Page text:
The Supreme People’s Court speaks out on reforming China’s death penalty

The top story in the Supreme People’s Court Wechat Feed of 23 November–how China should reform the use of the death penalty. Over the weekend, a conference was held by China’s Academy of Social Sciences on the death penalty, which brought in the Supreme People’s Court, Supreme People’s Procuratorate, and other government departments, as well as experts from Tsinghua University, China University of Political Sciences and Law, and others. Among the topics discussed was China and the world.

Hu Yunteng, head of the Court’s Research Office  said that death penalty reform needs to focus on how to use legislative and judicial measures to reform the death penalty, with further work needed on the following:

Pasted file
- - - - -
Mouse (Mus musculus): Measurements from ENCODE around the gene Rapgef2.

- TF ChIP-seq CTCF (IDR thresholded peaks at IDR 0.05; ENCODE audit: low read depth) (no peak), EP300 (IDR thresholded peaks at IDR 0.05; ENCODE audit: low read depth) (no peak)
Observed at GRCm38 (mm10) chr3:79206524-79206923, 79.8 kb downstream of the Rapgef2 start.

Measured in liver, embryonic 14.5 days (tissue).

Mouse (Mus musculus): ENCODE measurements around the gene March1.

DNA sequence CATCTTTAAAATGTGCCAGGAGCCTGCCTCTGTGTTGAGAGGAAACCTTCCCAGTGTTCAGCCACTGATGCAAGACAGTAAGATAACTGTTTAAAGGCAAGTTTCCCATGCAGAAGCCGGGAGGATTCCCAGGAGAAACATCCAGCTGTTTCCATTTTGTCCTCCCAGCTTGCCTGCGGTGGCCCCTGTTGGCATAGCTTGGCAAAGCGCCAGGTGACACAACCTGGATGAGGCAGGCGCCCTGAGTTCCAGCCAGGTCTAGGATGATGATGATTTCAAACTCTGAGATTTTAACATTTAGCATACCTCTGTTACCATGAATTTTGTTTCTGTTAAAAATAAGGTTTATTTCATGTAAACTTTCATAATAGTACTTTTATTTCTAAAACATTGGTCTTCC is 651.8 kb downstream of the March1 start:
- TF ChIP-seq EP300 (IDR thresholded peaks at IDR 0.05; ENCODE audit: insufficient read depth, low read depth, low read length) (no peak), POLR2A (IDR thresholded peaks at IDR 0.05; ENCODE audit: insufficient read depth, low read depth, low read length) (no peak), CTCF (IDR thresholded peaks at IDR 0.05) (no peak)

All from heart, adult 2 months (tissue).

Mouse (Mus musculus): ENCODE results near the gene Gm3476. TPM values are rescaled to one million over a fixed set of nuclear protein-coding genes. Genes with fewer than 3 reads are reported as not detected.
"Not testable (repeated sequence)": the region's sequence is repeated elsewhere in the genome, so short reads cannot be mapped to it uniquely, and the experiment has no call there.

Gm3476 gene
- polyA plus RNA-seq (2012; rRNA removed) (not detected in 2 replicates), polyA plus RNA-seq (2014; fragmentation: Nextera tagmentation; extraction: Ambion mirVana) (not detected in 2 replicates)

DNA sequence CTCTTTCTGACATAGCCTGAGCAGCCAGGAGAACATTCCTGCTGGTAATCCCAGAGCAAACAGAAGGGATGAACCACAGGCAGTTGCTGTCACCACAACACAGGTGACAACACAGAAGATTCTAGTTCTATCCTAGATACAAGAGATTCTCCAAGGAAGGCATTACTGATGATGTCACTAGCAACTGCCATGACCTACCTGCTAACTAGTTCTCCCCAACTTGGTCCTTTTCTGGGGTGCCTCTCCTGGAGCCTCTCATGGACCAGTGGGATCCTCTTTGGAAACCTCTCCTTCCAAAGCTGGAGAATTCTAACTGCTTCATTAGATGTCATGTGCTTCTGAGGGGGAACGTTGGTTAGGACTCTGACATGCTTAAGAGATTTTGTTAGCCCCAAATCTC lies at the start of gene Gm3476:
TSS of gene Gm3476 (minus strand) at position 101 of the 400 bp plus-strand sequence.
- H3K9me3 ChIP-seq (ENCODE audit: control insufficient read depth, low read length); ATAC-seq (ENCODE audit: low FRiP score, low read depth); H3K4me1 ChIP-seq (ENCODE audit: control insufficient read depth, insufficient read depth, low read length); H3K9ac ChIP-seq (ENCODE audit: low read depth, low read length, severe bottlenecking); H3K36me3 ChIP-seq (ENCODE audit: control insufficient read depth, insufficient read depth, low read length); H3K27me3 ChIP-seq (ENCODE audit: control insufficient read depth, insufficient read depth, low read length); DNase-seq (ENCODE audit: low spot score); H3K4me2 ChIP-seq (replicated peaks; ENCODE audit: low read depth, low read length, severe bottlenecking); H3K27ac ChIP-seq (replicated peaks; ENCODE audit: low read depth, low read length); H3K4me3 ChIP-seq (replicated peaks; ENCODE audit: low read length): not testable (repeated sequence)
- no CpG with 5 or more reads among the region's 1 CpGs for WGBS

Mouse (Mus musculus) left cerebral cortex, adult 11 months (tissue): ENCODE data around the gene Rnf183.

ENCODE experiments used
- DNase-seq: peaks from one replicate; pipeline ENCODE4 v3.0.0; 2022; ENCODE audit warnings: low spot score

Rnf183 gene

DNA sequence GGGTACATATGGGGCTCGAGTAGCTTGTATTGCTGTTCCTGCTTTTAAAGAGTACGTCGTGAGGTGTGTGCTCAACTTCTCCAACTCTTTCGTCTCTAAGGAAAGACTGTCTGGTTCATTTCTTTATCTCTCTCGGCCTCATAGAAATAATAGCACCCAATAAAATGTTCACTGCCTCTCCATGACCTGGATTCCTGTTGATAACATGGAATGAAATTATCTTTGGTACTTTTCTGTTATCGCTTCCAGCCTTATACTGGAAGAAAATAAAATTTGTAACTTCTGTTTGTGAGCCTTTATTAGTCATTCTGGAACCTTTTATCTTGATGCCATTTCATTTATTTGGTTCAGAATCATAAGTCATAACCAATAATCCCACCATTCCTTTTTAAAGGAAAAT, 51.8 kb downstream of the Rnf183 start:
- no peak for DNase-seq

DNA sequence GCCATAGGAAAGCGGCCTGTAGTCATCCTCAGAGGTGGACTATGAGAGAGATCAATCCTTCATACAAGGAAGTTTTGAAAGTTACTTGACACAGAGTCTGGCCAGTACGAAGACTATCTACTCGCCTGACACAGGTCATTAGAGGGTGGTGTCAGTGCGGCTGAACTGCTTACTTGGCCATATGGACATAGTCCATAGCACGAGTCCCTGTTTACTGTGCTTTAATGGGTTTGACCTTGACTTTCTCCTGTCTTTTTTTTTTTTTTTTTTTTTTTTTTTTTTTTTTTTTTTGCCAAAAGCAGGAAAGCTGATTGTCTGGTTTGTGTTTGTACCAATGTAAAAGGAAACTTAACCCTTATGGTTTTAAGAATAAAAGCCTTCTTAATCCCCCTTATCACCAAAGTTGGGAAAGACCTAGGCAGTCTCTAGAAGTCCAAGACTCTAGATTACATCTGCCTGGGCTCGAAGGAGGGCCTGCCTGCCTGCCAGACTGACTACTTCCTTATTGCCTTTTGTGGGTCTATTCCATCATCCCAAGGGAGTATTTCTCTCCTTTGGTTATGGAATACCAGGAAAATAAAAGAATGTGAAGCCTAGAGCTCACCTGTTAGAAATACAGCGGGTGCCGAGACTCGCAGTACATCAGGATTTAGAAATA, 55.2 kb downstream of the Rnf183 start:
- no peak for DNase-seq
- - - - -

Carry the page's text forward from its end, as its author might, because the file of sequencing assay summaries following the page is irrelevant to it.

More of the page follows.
• Reducing the number of crimes that carry the death penalty.
  • Reducing the judicial use of the death penalty.
  • Amending substantive law to reduce its use.
  • Amending procedural law to control its use.
  • Adopting a hearing centered procedure in death penalty review cases.  This includes the making use of the important role of lawyers in the death penalty review process and providing legal assistance to those who need it. (This development was highlighted in this blogpost).

Judge Hu stated that the death penalty will be retained, but the goal is for the death penalty to be applied 100% correctly and to avoid mistaken cases.

Foreign and international organizations have been working with Chinese counterparts on death penalty reforms for a number of years.  In China, law reform efforts may involve a long incubation period.

The world awaits the results of the hard work needed to implement these reforms.

 

 

 

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